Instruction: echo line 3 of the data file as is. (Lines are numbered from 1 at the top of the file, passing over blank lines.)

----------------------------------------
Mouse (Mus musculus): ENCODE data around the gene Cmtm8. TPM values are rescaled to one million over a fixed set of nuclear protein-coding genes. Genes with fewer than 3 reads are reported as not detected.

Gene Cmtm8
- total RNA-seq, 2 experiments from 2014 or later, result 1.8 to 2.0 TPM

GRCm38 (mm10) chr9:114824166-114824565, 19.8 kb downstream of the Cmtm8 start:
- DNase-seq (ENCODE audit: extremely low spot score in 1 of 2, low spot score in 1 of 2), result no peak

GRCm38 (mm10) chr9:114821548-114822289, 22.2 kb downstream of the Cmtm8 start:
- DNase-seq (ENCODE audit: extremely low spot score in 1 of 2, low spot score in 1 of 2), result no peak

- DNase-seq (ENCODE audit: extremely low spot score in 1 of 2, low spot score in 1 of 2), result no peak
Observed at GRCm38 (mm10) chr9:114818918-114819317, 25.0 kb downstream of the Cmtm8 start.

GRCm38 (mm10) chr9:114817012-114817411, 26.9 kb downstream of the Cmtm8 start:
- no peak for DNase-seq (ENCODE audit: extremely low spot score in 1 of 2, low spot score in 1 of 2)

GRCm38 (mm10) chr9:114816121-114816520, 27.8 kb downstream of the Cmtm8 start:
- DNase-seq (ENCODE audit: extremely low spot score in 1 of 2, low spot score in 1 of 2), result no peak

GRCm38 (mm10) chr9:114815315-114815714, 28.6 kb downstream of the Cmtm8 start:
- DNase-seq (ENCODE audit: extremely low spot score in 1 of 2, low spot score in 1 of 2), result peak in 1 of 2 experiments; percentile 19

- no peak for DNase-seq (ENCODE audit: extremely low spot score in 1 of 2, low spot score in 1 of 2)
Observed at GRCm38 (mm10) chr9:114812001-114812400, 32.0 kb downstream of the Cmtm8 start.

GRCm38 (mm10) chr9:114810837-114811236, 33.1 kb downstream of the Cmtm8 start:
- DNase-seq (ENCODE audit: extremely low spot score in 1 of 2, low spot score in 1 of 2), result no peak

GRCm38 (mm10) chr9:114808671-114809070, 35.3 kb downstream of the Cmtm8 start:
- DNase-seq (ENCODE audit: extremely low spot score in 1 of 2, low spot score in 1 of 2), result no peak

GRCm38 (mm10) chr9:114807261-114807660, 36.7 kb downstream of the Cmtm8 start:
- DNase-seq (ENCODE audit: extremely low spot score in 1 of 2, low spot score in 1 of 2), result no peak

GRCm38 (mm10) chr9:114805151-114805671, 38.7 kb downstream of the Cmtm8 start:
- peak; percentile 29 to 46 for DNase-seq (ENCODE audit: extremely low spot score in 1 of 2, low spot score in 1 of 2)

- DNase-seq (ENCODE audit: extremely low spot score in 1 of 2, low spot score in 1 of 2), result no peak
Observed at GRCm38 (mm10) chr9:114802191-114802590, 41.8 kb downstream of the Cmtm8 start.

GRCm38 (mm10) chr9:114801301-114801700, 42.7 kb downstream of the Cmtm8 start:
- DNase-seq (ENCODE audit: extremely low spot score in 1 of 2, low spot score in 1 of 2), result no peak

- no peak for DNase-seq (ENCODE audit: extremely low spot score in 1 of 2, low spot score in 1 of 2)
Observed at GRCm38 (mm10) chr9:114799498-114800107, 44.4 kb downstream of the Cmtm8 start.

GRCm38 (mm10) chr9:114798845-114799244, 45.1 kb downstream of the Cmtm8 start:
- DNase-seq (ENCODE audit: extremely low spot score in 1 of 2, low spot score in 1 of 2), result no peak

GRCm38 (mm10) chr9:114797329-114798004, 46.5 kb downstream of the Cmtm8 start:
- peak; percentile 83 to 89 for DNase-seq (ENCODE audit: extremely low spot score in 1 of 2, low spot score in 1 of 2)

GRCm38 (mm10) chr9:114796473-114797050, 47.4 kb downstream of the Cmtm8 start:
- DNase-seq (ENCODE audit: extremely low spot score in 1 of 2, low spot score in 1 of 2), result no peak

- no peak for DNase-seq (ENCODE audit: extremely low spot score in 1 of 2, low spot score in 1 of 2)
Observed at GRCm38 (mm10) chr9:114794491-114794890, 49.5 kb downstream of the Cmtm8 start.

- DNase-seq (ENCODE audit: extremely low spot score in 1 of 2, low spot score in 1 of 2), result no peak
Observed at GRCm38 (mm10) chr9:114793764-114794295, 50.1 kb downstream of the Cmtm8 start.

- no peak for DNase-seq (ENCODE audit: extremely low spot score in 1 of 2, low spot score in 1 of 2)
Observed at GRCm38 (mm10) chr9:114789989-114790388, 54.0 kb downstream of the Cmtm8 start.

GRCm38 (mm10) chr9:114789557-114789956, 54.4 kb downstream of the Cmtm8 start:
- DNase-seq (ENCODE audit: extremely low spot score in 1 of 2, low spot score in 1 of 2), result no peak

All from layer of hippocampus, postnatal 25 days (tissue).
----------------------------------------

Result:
- total RNA-seq, 2 experiments from 2014 or later, result 1.8 to 2.0 TPM